The IRE1α-XBP1s signaling branch of the unfolded protein response is a well-characterized survival pathway that allows cells to adapt to and resolve endoplasmic reticulum stress. Recent data has broadened our understanding of IRE1α-XBP1s signaling beyond a stress response and revealed a physiological mechanism required for the differentiation and maturation of a wide variety of cell types. Here we provide evidence that the IRE1α-XBP1s signaling pathway is required for the proliferation and maturation of basal keratinocytes in the mouse tongue and esophageal epithelium. Mice with conditional targeted deletion of either Ire1α or Xbp1 in keratin 14 expressing basal keratinocytes displayed severe thinning of the lingual and esophageal mucosa that rendered them unable to eat. In IRE1α null epithelium harvested at an earlier timepoint, genes regulating cell proliferation, cell-cell adhesion, and keratinization were significantly downregulated; indirect immunofluorescence revealed fewer proliferating basal keratinocytes, downregulation of E-cadherin, and thinning of the loricrin-positive granular and cornified layers. The number of Tp63-positive basal keratinocytes was reduced in the absence of IRE1α, and expression of the Wnt pathway transcription factor LEF1, which is required for the proliferation of lingual transit amplifying cells, was also significantly downregulated at the transcript and protein level. Together these results reveal an essential role for IRE1α-XBP1s in the maintenance of the stratified squamous epithelial tissue of the tongue and esophagus.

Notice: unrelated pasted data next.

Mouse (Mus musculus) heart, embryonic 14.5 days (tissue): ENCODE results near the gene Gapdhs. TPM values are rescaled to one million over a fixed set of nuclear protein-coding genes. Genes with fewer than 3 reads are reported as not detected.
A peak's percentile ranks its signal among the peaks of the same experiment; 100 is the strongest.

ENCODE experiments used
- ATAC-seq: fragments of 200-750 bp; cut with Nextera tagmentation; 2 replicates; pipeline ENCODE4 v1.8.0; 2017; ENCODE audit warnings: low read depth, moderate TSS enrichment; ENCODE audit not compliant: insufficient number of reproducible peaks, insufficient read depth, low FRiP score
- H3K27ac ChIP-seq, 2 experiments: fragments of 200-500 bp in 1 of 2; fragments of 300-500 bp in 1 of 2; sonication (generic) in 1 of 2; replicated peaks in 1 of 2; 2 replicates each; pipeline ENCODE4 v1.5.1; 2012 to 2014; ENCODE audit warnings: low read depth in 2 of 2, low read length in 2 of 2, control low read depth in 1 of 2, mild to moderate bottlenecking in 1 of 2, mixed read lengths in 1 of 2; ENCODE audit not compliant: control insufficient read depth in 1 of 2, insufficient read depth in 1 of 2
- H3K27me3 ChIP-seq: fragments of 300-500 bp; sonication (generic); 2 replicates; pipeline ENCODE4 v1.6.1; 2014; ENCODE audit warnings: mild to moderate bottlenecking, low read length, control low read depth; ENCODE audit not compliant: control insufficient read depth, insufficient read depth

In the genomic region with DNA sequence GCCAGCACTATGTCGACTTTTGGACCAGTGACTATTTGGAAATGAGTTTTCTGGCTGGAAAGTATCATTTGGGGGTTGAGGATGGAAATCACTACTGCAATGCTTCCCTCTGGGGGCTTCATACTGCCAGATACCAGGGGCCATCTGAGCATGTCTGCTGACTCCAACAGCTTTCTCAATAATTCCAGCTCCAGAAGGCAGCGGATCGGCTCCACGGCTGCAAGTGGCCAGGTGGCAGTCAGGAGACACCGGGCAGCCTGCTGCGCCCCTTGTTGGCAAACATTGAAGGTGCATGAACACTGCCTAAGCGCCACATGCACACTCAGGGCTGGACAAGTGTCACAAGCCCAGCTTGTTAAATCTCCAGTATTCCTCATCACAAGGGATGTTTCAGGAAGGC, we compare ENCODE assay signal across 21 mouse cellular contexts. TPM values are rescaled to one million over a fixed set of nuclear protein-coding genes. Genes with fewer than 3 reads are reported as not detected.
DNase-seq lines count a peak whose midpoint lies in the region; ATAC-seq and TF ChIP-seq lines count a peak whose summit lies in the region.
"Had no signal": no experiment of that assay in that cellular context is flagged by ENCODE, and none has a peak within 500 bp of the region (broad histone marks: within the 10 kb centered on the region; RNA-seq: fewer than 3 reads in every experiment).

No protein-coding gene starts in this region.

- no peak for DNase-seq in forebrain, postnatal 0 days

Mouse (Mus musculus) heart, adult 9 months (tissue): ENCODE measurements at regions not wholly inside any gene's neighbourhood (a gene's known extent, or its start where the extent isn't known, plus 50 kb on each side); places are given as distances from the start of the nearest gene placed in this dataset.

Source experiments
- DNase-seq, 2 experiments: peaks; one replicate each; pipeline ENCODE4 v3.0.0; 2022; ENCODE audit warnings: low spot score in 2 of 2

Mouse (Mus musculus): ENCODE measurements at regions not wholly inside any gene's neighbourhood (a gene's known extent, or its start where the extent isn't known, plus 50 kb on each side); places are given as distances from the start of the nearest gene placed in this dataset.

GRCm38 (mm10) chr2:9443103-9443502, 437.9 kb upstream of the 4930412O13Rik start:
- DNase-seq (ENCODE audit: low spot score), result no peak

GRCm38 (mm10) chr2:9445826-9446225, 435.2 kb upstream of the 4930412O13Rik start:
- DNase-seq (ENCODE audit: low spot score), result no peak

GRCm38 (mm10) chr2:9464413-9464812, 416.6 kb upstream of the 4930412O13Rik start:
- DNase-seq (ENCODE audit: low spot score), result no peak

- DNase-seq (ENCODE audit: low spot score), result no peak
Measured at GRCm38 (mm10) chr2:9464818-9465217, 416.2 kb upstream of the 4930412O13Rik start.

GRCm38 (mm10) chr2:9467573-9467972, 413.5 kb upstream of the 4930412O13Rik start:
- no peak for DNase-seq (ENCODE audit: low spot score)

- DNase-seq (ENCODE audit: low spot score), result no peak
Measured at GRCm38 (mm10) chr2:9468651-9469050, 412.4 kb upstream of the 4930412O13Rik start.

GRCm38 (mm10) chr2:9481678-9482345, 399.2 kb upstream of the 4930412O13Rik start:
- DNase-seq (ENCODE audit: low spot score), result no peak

Original languageEnglish (US)
Pages (from-to)59-70
Number of pages12
JournalDevelopmental biology
StatePublished - Dec 2022

All Science Journal Classification (ASJC) codes

  • Molecular Biology
  • Developmental Biology
  • Cell Biology


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